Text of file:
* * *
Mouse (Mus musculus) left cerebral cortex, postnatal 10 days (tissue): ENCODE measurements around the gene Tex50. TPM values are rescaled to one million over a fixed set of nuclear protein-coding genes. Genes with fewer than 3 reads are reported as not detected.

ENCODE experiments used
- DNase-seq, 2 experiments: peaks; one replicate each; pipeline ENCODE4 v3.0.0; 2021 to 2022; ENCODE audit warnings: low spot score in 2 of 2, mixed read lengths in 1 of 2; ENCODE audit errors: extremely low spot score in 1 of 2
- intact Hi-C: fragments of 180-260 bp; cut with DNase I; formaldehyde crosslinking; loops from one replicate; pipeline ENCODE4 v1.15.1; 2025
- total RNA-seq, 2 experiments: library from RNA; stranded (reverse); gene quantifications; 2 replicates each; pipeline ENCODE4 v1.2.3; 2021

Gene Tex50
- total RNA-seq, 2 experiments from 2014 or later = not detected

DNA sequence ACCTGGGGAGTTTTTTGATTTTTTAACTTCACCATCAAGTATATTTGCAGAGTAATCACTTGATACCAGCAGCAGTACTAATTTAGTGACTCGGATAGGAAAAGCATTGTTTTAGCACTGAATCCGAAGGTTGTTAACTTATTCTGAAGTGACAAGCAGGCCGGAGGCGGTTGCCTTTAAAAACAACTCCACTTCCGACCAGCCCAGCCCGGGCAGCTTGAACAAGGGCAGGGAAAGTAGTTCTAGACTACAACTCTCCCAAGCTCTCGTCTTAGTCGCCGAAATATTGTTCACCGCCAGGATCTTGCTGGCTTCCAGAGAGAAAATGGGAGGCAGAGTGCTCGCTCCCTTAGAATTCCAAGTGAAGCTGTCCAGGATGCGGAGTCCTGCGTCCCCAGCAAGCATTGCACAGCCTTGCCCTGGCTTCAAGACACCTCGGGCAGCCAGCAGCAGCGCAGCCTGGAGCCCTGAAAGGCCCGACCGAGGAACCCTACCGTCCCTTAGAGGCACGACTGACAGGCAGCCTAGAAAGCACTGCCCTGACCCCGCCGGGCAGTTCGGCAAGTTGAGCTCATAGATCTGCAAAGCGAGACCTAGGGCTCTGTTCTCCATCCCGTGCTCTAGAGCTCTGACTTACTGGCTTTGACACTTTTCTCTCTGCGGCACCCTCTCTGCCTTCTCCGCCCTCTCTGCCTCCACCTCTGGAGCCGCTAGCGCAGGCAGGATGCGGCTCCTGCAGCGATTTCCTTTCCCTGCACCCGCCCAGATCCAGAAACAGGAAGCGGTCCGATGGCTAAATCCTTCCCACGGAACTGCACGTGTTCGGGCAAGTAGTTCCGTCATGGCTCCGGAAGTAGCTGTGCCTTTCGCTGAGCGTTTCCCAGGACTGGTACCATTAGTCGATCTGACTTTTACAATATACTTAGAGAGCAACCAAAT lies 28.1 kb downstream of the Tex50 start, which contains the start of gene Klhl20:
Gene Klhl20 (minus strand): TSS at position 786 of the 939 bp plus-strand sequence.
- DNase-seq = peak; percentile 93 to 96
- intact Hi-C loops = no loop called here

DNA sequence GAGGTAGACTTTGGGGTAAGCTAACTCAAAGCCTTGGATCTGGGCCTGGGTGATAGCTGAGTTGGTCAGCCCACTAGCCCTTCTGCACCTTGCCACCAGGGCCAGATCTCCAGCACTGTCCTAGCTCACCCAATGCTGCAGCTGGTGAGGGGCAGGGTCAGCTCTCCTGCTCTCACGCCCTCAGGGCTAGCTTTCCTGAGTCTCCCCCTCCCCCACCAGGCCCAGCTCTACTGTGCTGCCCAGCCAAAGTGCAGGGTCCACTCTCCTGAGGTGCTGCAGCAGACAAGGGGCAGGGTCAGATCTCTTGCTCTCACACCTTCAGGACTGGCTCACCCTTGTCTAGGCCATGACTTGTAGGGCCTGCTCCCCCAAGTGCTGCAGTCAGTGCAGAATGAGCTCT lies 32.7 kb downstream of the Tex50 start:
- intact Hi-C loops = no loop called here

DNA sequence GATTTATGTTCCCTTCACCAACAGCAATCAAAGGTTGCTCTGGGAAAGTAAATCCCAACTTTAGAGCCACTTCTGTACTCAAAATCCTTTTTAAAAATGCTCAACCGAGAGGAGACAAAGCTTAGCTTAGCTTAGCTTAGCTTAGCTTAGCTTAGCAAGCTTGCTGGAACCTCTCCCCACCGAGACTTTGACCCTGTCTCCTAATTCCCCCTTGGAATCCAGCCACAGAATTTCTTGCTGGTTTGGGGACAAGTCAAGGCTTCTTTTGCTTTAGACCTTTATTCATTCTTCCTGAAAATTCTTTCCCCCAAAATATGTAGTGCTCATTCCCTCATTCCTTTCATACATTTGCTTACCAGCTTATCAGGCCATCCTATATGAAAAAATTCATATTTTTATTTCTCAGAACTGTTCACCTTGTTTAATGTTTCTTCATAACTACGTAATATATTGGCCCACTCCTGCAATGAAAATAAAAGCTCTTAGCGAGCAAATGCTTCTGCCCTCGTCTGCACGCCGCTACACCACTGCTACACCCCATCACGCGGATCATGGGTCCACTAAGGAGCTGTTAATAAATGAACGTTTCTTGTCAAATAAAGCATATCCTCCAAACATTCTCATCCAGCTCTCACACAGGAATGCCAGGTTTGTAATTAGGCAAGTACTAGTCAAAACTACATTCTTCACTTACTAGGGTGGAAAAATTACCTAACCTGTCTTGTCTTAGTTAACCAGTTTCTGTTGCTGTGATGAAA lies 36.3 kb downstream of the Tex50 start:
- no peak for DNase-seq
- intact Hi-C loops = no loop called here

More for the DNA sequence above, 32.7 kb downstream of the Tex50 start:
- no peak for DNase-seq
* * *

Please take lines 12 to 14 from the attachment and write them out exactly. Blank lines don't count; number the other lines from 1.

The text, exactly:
DNA sequence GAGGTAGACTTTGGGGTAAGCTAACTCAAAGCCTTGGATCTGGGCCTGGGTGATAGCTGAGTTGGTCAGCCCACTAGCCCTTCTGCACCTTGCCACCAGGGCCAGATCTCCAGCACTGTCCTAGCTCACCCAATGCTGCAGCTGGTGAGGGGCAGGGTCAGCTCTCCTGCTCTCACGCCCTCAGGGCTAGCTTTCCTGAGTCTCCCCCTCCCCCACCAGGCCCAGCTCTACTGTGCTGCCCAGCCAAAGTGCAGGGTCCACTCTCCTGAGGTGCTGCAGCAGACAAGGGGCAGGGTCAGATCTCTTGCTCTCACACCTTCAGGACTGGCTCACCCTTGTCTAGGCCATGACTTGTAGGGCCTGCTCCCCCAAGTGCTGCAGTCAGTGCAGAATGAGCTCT lies 32.7 kb downstream of the Tex50 start:
- intact Hi-C loops = no loop called here

DNA sequence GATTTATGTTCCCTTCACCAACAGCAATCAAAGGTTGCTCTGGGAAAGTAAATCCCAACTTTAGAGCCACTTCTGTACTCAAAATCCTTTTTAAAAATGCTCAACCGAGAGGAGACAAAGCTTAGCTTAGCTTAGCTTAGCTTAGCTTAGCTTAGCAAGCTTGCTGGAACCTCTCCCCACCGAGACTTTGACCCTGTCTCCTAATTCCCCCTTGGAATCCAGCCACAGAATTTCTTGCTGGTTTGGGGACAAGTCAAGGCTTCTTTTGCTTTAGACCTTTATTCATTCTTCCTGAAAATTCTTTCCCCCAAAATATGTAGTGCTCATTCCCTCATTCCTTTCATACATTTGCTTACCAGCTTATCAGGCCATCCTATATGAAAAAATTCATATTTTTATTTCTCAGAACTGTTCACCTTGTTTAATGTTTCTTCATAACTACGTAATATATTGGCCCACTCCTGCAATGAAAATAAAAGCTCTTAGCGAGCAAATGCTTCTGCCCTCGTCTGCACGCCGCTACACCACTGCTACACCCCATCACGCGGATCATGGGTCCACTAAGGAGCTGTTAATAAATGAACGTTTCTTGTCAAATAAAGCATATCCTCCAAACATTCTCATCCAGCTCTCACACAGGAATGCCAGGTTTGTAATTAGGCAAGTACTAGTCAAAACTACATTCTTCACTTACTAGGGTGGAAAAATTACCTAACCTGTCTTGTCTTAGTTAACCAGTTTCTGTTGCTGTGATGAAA lies 36.3 kb downstream of the Tex50 start: